II. Legal Standard
Federal courts are courts of limited subject-matter jurisdiction and "possess only that power authorized by [the] Constitution and statute." Kokkonen v. Guardian Life Ins. Co. of Am., 511 U.S. 375, 377, 114 S.Ct. 1673, 128 L.Ed.2d 391 (1994). The issue of federal subject-matter jurisdiction "goes to the foundation of the court's power to resolve a case." Doe by Fein v. District of Columbia, 93 F.3d 861, 871 (D.C. Cir. 1996) (citing Bender v. Williamsport Area School Dist., 475 U.S. 534, 541, 106 S.Ct. 1326, 89 L.Ed.2d 501 (1986) ).
"Ordinarily, the plaintiff is entitled to select the forum in which he wishes to proceed." Araya v. JPMorgan Chase Bank, N.A., 775 F.3d 409, 413 (D.C. Cir. 2014). A defendant may, however, remove "any civil action brought in a State court of which the district courts of the United States have original jurisdiction." 28 U.S.C. § 1441(a). Removal is thus appropriate when the case raises a cognizable question "arising under the Constitution, laws, or treaties of the United States," 28 U.S.C. § 1331, or when the case involves citizens of different states and the amount in controversy exceeds $75,000. Id. § 1332(a). "The removing party bears the burden of showing that removal is proper." Toxin Free USA, 507 F. Supp. 3d at 43. "If the removing party fails to make such a showing, the court must remand the case." Id. (citing Animal Legal Def. Fund v. Hormel Foods Corp., 249 F. Supp. 3d 53, 56 (D.D.C. 2017) ); see Republic of Venezuela v. Philip Morris Inc., 287 F.3d 192, 196 (D.C. Cir. 2002) ("When it appears that a district court lacks subject matter jurisdiction over a case that has been removed from a state court, the district court must remand the case.").
Plaintiff contends that remand is required because the Court does not have subject-matter jurisdiction over this action. See Motion to Remand at 3–11. Earth Island also seeks to "recoup its just costs and actual expenses, including attorneys' fees, associated with returning this case to the District of Columbia Superior Court, on the basis that BlueTriton lacked an objectively reasonable basis for removal." Id. at 11. The Court considers each issue in turn.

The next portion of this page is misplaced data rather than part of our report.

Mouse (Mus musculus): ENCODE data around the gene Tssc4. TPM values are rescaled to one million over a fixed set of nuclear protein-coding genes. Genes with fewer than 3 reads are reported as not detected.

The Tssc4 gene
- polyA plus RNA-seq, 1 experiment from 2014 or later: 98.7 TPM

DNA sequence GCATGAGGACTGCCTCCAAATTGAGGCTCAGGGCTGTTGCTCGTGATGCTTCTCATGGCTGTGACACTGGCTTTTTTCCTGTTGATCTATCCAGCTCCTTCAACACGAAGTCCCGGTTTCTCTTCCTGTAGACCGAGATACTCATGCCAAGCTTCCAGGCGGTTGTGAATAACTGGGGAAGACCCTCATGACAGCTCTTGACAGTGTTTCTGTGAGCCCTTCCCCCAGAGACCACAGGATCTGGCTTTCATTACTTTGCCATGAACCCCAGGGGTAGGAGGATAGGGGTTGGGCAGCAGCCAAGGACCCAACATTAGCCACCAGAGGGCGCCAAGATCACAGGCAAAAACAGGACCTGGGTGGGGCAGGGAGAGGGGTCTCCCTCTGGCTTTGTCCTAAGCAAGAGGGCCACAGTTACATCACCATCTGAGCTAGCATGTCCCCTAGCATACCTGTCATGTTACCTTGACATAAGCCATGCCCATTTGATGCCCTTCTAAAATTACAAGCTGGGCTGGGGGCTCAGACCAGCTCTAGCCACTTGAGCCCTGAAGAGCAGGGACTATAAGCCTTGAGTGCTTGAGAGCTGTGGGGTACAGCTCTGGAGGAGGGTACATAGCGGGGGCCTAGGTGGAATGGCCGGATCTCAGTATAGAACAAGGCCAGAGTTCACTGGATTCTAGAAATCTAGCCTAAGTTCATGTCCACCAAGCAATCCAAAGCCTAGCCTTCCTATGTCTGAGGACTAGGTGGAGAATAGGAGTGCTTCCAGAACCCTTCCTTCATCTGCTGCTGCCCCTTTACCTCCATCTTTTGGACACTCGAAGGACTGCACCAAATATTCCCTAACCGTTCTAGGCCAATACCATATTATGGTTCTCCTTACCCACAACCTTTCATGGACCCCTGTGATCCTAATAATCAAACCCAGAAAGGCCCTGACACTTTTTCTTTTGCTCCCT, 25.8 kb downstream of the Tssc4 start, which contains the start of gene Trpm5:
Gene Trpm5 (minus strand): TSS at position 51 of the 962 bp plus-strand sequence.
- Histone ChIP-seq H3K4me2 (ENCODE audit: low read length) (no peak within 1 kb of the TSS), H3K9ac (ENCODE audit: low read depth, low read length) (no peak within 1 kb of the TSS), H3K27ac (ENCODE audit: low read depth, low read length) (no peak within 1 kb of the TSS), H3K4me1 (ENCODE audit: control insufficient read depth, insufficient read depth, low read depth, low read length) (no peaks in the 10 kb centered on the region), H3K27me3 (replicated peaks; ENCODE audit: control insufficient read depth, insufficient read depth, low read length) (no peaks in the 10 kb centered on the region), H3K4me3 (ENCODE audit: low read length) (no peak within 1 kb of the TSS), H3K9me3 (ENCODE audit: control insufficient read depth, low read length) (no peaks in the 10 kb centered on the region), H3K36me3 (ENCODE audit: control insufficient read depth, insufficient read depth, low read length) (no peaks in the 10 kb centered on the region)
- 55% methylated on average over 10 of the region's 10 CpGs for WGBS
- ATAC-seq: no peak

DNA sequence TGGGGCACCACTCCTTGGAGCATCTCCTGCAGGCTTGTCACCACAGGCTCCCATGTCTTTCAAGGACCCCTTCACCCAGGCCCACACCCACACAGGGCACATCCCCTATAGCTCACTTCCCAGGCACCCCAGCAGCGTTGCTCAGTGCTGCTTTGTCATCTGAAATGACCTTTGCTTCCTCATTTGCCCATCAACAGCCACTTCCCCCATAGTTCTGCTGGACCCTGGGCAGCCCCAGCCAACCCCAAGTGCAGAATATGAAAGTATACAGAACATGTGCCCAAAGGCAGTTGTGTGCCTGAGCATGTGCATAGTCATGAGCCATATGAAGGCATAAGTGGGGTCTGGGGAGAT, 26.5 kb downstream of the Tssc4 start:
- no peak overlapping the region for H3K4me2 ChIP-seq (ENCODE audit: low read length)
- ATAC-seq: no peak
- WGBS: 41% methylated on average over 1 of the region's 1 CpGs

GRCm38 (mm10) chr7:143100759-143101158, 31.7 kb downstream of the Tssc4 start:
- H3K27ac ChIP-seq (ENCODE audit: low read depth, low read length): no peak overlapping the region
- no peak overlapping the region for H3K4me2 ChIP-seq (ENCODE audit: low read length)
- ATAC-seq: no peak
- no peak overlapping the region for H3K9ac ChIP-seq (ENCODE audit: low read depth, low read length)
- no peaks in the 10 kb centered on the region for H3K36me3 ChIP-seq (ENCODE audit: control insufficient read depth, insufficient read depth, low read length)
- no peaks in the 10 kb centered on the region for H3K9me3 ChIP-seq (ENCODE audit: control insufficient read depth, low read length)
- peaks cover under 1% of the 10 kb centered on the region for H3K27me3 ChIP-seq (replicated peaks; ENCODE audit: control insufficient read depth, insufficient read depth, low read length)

A. Diversity Jurisdiction
As referenced above, under 28 U.S.C. § 1332(a), district courts "have original jurisdiction of all civil actions where the matter in controversy exceeds the sum or value of $75,000, exclusive of interest and costs, and is between ... citizens of different States." Here, the parties agree that there is complete diversity of parties. See Def. Opp. at 4; ECF No. 10 (Reply) at 3. The lone jurisdictional issue for the Court to decide is thus whether the amount in controversy is met. More specifically, the parties dispute how to calculate that amount, whether it must be apportioned amongst all consumers in Washington, D.C., and how Earth Island's request for attorney fees affects the amount at issue.
1. Calculation of Amount
A threshold question is how a court should determine the amount in controversy where, as here, only injunctive relief and no damages are sought. A number of courts in this district have made clear that when "resolving similar motions to remand CPPA actions in which the only relief sought was injunctive and declaratory relief and attorneys' fees," it is appropriate to consider the total "cost [the defendant] would incur by complying with the requested injunctive relief in [the] calculation of the amount in controversy." Organic Consumers Ass'n v. R.C. Bigelow, Inc., 314 F. Supp. 3d 344, 348–49 (D.D.C. 2018) (collecting cases). The Court will assume, as Defendant urges it to, that this is an appropriate method for determining the overall amount at issue here. See Def. Opp. at 4–5. The Court will similarly assume that, notwithstanding Plaintiff's objections, Defendant's estimate of its cost to comply with the desired injunctive relief — approximately $800,000, see Allexant-DelRossi Decl. at 2 — is reasonable and nonspeculative. See Def. Opp. at 5–7; Motion to Remand at 7–9. The Court makes those assumptions because, even drawing such inferences in favor of BlueTriton, the amount-in-controversy requirement has nonetheless not been met here. That holding flows from the Court's conclusions in the next two sections.